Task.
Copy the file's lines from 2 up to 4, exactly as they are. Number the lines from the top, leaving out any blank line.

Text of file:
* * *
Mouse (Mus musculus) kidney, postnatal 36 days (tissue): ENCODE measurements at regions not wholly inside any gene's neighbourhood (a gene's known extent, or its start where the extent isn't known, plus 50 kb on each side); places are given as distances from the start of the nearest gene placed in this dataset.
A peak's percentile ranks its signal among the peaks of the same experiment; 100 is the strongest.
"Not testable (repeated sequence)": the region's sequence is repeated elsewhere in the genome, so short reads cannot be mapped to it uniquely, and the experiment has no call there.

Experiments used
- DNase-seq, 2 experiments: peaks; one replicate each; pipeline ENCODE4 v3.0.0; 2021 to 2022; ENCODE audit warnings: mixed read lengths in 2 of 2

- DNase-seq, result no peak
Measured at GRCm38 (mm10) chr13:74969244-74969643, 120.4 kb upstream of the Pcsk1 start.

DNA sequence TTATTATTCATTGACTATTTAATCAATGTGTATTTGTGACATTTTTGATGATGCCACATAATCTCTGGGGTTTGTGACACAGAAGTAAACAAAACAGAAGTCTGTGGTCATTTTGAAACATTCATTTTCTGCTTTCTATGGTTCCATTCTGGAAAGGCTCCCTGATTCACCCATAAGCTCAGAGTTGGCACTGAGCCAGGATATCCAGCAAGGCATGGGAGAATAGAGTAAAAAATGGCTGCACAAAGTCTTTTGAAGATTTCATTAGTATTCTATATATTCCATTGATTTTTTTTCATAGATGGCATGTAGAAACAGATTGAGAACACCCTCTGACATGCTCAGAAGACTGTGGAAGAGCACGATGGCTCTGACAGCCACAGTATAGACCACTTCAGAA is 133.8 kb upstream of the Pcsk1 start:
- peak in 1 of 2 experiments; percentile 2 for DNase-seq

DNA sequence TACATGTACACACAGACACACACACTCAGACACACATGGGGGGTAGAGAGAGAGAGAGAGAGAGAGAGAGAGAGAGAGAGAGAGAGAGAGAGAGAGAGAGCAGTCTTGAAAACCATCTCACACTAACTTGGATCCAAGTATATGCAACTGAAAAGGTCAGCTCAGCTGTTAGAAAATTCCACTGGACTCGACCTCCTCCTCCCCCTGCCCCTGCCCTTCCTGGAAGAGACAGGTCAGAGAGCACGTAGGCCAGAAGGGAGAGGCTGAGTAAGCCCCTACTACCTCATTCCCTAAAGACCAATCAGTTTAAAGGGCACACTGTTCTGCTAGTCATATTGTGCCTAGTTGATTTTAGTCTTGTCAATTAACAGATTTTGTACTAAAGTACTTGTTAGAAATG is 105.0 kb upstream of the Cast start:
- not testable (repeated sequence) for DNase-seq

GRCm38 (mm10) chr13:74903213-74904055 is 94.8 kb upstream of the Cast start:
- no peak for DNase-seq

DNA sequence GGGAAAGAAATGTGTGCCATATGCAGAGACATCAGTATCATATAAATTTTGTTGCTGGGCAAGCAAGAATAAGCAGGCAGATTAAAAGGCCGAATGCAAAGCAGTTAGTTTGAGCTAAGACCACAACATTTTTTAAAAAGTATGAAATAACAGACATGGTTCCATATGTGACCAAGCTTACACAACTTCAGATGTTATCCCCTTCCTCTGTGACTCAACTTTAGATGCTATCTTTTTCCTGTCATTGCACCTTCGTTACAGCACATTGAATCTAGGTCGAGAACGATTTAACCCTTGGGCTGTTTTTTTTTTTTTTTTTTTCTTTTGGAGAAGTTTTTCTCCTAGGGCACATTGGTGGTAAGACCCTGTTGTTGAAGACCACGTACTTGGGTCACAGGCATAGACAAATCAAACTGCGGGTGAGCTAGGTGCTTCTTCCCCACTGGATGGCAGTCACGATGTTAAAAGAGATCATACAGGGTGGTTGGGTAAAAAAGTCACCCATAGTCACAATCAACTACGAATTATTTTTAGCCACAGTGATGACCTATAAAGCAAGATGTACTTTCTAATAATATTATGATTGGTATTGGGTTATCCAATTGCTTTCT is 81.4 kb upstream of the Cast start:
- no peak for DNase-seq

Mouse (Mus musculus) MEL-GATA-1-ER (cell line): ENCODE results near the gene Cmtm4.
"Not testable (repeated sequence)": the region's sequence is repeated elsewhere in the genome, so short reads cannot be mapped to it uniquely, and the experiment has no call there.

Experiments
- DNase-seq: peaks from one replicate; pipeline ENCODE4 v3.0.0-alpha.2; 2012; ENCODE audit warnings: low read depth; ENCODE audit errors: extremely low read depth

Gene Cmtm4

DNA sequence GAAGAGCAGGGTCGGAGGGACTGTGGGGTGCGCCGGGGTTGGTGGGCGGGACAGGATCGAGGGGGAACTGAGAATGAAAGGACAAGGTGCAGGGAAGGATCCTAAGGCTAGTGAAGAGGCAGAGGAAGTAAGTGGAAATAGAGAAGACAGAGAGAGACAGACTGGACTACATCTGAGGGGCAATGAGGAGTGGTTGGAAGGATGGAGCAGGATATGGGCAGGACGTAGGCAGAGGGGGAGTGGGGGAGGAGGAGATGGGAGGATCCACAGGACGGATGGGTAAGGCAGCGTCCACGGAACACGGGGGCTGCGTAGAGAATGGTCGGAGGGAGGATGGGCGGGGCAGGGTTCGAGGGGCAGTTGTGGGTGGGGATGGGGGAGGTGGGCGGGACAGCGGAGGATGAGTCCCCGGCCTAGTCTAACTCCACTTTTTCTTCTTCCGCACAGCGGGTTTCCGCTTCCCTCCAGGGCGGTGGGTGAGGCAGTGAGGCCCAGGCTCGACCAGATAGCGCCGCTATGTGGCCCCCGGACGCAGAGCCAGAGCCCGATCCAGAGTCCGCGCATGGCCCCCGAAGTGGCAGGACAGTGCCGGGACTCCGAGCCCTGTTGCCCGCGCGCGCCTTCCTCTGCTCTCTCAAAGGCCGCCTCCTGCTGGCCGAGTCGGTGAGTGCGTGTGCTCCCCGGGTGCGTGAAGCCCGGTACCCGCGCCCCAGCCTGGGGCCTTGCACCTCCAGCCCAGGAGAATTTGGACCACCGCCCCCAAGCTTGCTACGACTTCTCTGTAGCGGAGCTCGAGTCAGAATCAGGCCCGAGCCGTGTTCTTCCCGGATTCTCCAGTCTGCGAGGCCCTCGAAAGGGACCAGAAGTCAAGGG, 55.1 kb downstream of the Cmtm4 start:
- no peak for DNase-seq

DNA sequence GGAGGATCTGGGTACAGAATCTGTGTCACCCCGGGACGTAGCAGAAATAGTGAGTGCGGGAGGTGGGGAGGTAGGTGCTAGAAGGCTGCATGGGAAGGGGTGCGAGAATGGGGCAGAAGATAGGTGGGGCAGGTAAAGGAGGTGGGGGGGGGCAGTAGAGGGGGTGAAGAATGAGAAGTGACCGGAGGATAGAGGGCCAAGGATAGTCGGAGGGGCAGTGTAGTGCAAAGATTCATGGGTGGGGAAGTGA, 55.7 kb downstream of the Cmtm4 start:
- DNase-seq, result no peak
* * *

A peak's percentile ranks its signal among the peaks of the same experiment; 100 is the strongest.
"Not testable (repeated sequence)": the region's sequence is repeated elsewhere in the genome, so short reads cannot be mapped to it uniquely, and the experiment has no call there.

Experiments used